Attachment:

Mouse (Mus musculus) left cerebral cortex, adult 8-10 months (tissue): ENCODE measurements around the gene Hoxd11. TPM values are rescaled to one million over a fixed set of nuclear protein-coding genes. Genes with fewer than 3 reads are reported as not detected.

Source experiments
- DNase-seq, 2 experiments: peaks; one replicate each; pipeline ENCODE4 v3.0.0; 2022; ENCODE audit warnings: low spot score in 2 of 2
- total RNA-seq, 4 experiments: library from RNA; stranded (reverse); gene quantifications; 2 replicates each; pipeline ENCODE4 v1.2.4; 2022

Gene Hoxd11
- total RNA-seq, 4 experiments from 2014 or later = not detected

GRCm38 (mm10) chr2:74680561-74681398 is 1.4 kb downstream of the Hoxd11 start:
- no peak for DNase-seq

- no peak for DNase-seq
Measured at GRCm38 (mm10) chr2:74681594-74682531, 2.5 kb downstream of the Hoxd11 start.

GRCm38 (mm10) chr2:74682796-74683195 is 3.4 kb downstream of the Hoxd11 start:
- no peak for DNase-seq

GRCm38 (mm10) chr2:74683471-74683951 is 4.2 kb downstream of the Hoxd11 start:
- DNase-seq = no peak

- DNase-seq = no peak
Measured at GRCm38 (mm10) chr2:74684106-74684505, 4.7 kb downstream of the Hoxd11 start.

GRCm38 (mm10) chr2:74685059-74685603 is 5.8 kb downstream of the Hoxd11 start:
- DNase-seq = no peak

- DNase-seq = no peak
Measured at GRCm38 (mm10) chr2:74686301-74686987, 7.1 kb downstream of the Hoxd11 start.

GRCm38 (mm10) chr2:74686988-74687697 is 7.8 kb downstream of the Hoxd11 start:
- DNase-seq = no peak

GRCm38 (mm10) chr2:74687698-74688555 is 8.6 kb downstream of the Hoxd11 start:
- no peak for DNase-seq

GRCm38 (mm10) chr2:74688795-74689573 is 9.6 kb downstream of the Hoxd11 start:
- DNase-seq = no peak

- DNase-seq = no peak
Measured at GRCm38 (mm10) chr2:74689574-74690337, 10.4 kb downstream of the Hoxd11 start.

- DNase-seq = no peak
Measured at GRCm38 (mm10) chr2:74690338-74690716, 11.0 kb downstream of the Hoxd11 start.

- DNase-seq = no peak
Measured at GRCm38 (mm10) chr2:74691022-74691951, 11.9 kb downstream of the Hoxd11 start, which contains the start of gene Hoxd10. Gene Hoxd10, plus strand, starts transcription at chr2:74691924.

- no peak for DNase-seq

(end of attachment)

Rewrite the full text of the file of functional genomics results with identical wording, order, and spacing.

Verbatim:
Mouse (Mus musculus) left cerebral cortex, adult 8-10 months (tissue): ENCODE measurements around the gene Hoxd11. TPM values are rescaled to one million over a fixed set of nuclear protein-coding genes. Genes with fewer than 3 reads are reported as not detected.

Source experiments
- DNase-seq, 2 experiments: peaks; one replicate each; pipeline ENCODE4 v3.0.0; 2022; ENCODE audit warnings: low spot score in 2 of 2
- total RNA-seq, 4 experiments: library from RNA; stranded (reverse); gene quantifications; 2 replicates each; pipeline ENCODE4 v1.2.4; 2022

Gene Hoxd11
- total RNA-seq, 4 experiments from 2014 or later = not detected

GRCm38 (mm10) chr2:74680561-74681398 is 1.4 kb downstream of the Hoxd11 start:
- no peak for DNase-seq

- no peak for DNase-seq
Measured at GRCm38 (mm10) chr2:74681594-74682531, 2.5 kb downstream of the Hoxd11 start.

GRCm38 (mm10) chr2:74682796-74683195 is 3.4 kb downstream of the Hoxd11 start:
- no peak for DNase-seq

GRCm38 (mm10) chr2:74683471-74683951 is 4.2 kb downstream of the Hoxd11 start:
- DNase-seq = no peak

- DNase-seq = no peak
Measured at GRCm38 (mm10) chr2:74684106-74684505, 4.7 kb downstream of the Hoxd11 start.

GRCm38 (mm10) chr2:74685059-74685603 is 5.8 kb downstream of the Hoxd11 start:
- DNase-seq = no peak

- DNase-seq = no peak
Measured at GRCm38 (mm10) chr2:74686301-74686987, 7.1 kb downstream of the Hoxd11 start.

GRCm38 (mm10) chr2:74686988-74687697 is 7.8 kb downstream of the Hoxd11 start:
- DNase-seq = no peak

GRCm38 (mm10) chr2:74687698-74688555 is 8.6 kb downstream of the Hoxd11 start:
- no peak for DNase-seq

GRCm38 (mm10) chr2:74688795-74689573 is 9.6 kb downstream of the Hoxd11 start:
- DNase-seq = no peak

- DNase-seq = no peak
Measured at GRCm38 (mm10) chr2:74689574-74690337, 10.4 kb downstream of the Hoxd11 start.

- DNase-seq = no peak
Measured at GRCm38 (mm10) chr2:74690338-74690716, 11.0 kb downstream of the Hoxd11 start.

- DNase-seq = no peak
Measured at GRCm38 (mm10) chr2:74691022-74691951, 11.9 kb downstream of the Hoxd11 start, which contains the start of gene Hoxd10. Gene Hoxd10, plus strand, starts transcription at chr2:74691924.

- no peak for DNase-seq